thunderclap headache

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thunderclap headache2016-11-11T15:05:06+00:00

thunderclap headache 

thunderclap headache image from New Medical Terms



A popular term for a distinct severe headache of sudden onset, which develops days to weeks before an index episode of intracranial bleeding, typically a subarachnoid haemorrhage–which is seen in 20% to 50% of patients.

Clinical findings It appears within seconds, peaks in minutes, and lasts for hours to days; the headache may be accompanied by nuchal rigidity, decreased consciousness, papilloedema, retinal haemorrhage, 3rd and/or 6th nerve palsy, bilateral leg weakness, nystagmus, ataxia, aphasia, abulia, hemiparesis, left-sided visual neglect.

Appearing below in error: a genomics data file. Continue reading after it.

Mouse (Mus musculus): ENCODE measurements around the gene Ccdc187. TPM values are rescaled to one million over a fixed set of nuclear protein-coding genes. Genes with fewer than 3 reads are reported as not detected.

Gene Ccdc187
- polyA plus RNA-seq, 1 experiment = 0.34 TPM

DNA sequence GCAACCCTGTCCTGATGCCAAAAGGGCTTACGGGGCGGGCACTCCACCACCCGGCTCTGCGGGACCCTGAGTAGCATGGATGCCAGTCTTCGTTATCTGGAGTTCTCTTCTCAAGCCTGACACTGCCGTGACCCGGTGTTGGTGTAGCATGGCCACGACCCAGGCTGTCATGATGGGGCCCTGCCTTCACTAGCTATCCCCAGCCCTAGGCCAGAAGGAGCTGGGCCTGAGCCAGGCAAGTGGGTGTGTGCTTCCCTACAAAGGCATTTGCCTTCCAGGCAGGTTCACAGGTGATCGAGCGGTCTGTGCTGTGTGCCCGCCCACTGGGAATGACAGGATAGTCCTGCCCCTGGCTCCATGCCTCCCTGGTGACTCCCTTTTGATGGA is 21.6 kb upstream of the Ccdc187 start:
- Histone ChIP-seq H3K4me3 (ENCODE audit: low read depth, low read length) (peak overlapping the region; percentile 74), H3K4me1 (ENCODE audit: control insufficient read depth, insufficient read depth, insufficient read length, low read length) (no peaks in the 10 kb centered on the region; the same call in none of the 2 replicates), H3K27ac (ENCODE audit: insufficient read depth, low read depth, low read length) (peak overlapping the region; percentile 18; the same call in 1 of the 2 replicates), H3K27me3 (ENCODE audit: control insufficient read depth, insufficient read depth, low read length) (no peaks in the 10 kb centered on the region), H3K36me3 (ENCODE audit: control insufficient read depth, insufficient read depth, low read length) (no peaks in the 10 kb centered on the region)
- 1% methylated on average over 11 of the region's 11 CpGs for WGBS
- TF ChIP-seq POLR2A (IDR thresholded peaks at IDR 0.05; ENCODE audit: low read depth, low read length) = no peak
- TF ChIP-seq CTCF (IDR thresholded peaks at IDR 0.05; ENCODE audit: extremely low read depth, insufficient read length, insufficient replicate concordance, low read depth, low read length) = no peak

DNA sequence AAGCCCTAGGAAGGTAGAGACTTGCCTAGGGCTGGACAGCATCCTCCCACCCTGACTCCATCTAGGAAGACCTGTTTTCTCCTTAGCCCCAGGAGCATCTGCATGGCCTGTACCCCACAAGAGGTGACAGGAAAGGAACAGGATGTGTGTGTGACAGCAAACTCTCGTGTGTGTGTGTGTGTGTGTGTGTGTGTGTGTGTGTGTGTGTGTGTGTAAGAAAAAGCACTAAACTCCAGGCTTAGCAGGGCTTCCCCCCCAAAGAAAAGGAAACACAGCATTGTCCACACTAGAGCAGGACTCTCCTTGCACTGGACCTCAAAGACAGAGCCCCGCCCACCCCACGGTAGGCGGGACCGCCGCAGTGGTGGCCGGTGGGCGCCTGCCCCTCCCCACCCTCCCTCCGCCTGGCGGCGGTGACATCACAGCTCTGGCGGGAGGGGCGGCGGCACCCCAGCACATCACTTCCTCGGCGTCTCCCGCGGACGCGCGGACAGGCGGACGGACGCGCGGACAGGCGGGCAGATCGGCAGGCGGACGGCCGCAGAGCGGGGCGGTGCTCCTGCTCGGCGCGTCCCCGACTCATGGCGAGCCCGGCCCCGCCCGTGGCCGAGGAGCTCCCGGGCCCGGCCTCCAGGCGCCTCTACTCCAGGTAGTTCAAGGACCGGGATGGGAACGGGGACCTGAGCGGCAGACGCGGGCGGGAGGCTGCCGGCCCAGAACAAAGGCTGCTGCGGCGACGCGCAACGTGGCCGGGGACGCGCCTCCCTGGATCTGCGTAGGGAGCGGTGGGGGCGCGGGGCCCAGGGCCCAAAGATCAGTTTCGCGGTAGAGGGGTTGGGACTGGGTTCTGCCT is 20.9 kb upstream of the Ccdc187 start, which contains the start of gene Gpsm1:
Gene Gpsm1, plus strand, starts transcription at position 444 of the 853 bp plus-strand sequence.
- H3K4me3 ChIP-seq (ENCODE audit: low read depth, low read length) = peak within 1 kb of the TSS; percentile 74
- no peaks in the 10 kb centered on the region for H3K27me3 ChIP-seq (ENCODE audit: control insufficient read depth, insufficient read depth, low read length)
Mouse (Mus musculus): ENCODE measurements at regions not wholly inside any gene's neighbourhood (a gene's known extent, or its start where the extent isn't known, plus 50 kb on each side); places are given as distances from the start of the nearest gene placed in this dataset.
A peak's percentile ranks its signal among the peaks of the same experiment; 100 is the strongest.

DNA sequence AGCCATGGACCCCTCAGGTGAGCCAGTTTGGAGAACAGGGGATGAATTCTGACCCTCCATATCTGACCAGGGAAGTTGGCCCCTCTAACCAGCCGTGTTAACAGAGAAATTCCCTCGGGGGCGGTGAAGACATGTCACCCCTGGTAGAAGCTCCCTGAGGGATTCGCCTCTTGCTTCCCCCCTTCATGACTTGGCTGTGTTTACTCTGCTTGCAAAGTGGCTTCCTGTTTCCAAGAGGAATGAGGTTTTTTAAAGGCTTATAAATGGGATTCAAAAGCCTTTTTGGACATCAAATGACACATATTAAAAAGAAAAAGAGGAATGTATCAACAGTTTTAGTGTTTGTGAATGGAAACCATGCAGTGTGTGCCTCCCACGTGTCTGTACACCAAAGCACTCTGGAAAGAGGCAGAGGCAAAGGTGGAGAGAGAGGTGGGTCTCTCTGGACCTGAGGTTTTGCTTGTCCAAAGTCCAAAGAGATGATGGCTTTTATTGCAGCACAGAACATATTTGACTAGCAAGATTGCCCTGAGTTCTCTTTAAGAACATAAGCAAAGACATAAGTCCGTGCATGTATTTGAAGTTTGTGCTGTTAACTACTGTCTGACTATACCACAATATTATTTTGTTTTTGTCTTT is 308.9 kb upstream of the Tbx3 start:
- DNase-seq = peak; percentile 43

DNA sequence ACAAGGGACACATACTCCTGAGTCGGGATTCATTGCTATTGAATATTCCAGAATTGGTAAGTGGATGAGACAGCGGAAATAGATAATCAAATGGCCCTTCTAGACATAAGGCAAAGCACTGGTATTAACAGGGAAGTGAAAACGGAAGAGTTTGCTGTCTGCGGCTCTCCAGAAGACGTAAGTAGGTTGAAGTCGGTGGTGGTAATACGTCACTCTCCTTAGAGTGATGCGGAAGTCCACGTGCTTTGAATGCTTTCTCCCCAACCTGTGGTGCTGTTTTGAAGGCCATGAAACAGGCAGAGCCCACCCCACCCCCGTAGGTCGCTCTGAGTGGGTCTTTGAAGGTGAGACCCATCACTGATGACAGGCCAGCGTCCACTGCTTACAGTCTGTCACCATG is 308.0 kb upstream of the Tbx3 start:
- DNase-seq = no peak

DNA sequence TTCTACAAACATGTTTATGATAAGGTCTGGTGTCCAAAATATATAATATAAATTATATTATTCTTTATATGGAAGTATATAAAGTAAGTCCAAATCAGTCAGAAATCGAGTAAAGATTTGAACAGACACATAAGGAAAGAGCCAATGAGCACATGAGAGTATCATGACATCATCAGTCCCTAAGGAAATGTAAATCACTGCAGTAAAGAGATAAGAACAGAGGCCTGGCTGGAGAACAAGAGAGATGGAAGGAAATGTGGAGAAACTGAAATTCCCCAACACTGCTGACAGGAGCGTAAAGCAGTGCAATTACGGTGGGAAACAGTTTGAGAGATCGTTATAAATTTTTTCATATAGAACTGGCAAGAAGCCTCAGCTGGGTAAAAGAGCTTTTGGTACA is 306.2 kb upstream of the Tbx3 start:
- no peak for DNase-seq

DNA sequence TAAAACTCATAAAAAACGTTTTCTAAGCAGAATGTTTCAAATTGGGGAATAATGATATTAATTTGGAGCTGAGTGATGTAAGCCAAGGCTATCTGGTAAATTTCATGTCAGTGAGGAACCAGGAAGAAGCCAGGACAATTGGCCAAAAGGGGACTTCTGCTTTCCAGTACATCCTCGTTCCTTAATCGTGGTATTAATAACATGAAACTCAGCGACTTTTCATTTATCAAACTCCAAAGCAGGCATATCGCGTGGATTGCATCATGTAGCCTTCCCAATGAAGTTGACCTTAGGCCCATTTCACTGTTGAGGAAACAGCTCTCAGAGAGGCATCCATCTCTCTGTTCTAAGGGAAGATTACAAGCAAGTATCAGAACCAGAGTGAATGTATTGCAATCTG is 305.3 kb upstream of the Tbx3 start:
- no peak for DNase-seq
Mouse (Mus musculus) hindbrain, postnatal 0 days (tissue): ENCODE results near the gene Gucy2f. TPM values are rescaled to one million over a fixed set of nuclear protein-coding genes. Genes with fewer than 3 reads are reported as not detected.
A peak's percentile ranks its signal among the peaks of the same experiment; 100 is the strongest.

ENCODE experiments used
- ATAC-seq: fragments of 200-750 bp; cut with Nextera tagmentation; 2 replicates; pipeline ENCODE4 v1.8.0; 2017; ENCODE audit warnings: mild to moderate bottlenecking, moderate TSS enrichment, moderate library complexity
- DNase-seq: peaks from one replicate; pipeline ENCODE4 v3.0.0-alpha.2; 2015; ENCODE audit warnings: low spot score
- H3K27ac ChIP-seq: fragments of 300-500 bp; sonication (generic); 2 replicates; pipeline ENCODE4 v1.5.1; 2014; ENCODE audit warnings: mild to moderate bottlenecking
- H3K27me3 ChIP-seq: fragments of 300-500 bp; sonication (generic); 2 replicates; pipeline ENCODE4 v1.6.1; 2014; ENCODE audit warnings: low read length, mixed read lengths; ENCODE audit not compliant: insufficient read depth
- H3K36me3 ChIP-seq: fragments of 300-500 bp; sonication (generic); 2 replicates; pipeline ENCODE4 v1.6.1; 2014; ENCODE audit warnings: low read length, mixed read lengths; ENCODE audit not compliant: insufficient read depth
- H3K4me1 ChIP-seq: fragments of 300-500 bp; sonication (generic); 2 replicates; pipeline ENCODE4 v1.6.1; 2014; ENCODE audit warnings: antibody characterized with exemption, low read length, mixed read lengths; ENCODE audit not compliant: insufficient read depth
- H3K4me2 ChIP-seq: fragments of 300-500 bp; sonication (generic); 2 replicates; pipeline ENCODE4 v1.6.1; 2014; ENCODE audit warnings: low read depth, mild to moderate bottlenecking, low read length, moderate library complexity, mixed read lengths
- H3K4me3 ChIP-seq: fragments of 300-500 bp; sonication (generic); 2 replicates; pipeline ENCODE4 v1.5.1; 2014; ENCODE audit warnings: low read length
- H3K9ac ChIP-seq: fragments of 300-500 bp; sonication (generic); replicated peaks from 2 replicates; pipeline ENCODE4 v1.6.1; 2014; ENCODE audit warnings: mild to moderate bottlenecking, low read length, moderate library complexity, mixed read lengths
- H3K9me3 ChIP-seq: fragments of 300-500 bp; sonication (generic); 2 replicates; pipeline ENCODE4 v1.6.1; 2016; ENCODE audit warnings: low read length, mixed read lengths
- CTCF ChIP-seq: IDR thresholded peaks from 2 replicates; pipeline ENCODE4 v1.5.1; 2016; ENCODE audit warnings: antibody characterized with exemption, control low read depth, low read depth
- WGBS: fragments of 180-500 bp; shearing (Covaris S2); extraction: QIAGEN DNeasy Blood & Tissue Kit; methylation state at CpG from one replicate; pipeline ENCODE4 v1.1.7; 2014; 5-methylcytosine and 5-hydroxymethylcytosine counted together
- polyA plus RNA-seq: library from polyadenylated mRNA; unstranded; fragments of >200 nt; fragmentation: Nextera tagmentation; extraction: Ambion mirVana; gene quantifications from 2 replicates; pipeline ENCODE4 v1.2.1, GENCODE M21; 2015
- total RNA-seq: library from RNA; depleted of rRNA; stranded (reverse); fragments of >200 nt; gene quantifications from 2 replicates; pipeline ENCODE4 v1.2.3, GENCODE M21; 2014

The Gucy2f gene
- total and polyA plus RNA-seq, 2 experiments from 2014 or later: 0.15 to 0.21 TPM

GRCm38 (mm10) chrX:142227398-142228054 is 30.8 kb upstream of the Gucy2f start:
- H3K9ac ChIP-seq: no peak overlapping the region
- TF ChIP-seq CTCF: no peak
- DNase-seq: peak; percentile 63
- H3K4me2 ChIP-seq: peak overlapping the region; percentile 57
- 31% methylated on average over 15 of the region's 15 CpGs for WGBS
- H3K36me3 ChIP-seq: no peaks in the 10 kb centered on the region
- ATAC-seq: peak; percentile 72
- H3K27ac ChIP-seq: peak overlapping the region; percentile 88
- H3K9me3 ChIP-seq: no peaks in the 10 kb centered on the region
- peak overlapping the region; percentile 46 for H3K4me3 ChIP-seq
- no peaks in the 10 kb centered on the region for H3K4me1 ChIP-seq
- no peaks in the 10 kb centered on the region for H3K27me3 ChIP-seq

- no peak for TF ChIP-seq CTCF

Aetiology Subarachnoid haemorrhage, cerebral venous sinus thrombosis, arterial (carotid, vertebral) dissection.

Differential diagnosis Acute expansion, dissection, or thrombosis of unruptured aneurysm, venous sinus thrombosis, sexual headaches, benign thunderclap headache

Synonyms Sentinel headache, warning headache, worst headache of my life 


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